This makes social media a double-edged sword that could help or harm its users. It grants access to both positive content that promotes healthy and happy living, but users can also become exposed to dangerous content, like suicidal ideology.

What is social media doing to keep youth safe?

With evidence suggesting a strong correlation between social media use and an increase in suicide, many sites have already implemented protocols to help at-risk users.

On May 15, Ching Yee Wong, head of communications for Instagram APAC, provided the following statement in response to the 16-year-old’s death: “We have a deep responsibility to make sure people using Instagram feel safe and supported.”

Speaking to The Pride, Asia-Pacific spokesperson for Instagram, Putri Silalahi, said: “For those struggling with mental health issues, we want them to be able to access support on Instagram when and where they need it.

“That’s why we work in partnership with experts to give people the tools and information they need while using the app. In Malaysia, we’re currently working with Befrienders KL, a 24-hour suicide hotline.”

Additionally, in February, Instagram banned graphic images and content related to self-harm from its platform, citing a need to keep vulnerable users safe, The New York Times said.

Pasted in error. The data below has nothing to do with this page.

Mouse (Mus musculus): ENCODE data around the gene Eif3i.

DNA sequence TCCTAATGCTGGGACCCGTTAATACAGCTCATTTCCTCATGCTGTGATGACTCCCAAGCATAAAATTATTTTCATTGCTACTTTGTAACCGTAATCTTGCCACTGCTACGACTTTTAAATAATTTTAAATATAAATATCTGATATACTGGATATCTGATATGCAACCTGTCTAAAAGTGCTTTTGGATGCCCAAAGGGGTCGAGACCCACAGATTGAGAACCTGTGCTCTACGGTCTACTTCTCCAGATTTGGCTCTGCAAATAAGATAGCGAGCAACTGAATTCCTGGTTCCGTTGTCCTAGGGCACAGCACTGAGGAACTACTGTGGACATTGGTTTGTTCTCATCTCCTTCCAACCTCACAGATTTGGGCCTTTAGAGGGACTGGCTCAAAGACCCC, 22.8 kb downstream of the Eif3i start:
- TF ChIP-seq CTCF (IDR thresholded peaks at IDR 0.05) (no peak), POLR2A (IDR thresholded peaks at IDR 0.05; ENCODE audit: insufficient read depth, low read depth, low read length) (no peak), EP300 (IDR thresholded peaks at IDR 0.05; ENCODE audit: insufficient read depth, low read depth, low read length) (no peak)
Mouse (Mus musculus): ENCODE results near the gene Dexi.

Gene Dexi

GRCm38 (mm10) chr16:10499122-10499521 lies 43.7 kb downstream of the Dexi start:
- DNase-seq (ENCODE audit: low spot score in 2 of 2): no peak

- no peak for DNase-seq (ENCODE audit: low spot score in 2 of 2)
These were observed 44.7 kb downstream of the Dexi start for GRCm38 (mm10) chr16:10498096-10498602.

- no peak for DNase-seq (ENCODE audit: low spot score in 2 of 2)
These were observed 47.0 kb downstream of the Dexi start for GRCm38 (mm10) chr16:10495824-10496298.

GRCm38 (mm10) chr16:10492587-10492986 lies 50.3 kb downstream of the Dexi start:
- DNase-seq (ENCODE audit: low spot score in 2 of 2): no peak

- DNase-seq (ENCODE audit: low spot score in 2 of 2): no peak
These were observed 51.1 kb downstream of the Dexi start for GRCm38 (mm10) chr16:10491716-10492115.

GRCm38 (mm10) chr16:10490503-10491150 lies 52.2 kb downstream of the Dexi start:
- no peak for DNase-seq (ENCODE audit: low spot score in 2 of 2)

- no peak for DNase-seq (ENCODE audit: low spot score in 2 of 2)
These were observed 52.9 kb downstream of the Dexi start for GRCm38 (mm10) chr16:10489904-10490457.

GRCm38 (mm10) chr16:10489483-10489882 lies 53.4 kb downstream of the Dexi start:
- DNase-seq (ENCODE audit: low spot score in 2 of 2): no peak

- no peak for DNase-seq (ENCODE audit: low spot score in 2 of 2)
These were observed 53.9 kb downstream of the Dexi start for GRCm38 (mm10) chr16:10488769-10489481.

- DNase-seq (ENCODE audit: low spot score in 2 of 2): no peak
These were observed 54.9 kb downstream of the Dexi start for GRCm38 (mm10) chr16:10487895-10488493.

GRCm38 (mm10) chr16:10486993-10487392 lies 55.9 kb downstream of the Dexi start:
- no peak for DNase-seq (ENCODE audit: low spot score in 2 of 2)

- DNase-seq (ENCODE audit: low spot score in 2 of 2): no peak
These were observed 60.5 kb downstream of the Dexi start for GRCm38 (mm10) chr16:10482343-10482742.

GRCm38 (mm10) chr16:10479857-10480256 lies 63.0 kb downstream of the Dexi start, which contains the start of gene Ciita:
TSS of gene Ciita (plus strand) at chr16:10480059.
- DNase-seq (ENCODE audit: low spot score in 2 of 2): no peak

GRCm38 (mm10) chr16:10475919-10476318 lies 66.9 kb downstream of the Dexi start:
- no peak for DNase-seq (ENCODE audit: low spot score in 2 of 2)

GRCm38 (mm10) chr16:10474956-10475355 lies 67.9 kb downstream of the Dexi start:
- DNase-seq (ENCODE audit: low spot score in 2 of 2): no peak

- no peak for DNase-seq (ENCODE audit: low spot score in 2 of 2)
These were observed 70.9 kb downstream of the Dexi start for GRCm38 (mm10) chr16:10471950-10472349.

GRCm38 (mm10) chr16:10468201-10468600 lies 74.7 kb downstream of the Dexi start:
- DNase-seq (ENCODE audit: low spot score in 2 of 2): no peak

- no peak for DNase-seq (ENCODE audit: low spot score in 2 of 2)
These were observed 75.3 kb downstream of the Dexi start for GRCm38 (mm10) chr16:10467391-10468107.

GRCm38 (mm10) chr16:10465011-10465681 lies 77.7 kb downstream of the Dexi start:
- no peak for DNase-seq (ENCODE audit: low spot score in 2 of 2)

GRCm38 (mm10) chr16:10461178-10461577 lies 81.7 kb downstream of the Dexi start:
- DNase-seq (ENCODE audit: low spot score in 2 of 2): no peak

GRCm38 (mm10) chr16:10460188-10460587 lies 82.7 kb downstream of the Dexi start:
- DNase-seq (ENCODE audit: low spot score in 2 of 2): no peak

But social media sites can still do more for their users.

For one, they could develop more robust tools that play a bigger role in suicide prevention.

For example, they could spearhead a hashtag campaign, similar to the #MeToo or #TimesUp movements, that brings such an issue to light. This will surely educate users on the prevalence of social media-related suicides, and highlight the avenues one could take to prevent it from happening.

Also, algorithms could push pro-mental health content, while limiting access to pro-suicidal sites, message boards, chat rooms and forums.

And, seeing as increasing evidence suggests teenagers are especially affected by social media, they could introduce a strictly regulated Lite version of their site that promotes content that is more relatable, and less harmful, to a teenager.

These are all mere suggestions, but ultimately, social media platforms have an obligation and an opportunity to provide a safer and more socially aware platform to their users.

How parents can help youth balance social media and the real world

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Image Source: Shutterstock / sirikorn thamniyom

When it comes to suicide-related social media use, how can parents play a larger role in keeping their kids safe?